Göbekli Tepe in Turkey, Its Connection to the Great Sphinx of Egypt, and the End of the Last Ice Age: A Warning for Us Today

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Dr. Robert Schoch

Twenty years ago, based on his geological analyses, Dr. Robert Schoch concluded that the oldest portion of the Great Sphinx of Egypt dates back thousands of years earlier than the traditional archaeological attribution of circa 2500 BCE. Egyptologists were outraged, saying such an early date was impossible because there was no evidence of sophisticated culture prior to circa 3500 BCE.

Now there is new and dramatic evidence that supports Dr. Schoch's original thesis; found in Turkey, it is a site known as Göbekli Tepe. Constructed of magnificently carved 10- to 15-ton stone pillars that are astronomically oriented, the site shows incredible sophistication yet dates back to nearly 10,000 BCE, overturning all our assumptions about the origins of civilization. Furthermore, the site was intentionally buried circa 8,000 BCE, but why? Dr. Schoch's new theory involves both meteoritic bombardments and plasma outbursts from the Sun, which brought the last ice age to an abrupt end during Göbekli Tepe times. Such events could occur again; we may be overdue.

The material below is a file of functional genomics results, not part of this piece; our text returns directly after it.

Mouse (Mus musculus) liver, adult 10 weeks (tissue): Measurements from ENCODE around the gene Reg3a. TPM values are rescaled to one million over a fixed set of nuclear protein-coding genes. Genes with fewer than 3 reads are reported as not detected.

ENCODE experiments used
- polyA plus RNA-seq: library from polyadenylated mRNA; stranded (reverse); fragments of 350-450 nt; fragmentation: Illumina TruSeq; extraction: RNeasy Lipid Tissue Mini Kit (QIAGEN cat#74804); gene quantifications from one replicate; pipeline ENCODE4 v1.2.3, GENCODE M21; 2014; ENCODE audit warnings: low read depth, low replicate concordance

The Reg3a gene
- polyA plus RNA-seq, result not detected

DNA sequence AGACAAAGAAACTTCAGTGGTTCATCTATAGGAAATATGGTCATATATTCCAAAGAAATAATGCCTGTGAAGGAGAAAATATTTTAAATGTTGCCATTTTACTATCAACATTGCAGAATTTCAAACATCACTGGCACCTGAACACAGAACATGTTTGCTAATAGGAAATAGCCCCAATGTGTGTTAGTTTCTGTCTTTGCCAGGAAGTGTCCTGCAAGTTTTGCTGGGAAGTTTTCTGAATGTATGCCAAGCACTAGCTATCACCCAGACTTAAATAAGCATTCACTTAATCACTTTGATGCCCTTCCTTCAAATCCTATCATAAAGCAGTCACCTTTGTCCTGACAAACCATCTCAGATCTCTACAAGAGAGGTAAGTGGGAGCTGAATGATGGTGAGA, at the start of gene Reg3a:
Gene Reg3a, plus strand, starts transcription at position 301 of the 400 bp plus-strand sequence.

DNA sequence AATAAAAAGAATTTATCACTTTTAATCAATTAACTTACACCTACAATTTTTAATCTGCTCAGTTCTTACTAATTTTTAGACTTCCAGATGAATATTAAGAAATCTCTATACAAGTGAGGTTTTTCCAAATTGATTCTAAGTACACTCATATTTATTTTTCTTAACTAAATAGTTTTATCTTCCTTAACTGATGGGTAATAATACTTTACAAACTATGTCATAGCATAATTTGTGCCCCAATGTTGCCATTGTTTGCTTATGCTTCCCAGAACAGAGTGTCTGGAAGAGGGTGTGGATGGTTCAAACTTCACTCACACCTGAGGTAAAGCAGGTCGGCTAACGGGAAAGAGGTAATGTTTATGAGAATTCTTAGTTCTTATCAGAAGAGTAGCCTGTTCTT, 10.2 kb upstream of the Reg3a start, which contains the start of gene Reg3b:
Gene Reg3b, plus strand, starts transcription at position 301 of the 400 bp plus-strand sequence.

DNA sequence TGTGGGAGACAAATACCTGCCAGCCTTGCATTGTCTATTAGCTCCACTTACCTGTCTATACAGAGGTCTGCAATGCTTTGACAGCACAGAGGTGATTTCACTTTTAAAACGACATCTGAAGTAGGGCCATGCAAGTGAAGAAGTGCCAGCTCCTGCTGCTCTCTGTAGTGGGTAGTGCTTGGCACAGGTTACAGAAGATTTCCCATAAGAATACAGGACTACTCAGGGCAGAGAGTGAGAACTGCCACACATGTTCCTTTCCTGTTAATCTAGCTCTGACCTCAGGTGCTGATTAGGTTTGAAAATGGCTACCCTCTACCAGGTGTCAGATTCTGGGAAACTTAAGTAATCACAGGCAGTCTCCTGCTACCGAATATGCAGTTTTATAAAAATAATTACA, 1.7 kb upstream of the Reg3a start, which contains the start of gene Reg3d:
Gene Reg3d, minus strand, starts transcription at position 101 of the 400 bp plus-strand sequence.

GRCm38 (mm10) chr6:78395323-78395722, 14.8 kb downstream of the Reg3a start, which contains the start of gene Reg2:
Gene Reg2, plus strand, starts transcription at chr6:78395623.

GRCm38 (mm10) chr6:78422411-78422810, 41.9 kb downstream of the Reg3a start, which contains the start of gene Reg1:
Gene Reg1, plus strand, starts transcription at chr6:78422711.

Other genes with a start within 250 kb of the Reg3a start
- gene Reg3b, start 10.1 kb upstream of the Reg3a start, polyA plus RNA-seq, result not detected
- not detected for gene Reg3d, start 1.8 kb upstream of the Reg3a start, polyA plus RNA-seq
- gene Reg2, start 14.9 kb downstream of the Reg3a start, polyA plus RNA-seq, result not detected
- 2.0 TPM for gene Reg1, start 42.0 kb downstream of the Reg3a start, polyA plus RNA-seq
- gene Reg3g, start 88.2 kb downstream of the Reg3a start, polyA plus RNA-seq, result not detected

Dr. Robert Schoch, a full-time faculty member at the College of General Studies at Boston University since 1984, earned his Ph.D. in Geology and Geophysics at Yale University. Dr. Schoch has been quoted extensively in the media for his pioneering research on ancient cultures and monuments in such diverse countries as Egypt, Turkey, Bosnia, Romania, Wales, Scotland, Mexico, Peru, Chile (Easter Island), and Japan. Dr. Schoch's work has been instrumental in spurring renewed attention to the interrelationships between geological and astronomical phenomena, natural catastrophes, and the early history of civilization. Dr. Schoch has appeared on many radio and television shows and is featured in the Emmy-winning documentary The Mystery of the Sphinx which first aired on NBC. He is the author and coauthor of several books, both technical and popular, including Voyages of the Pyramid Builders, Pyramid Quest, and the university textbook Environmental Science: Systems and Solutions.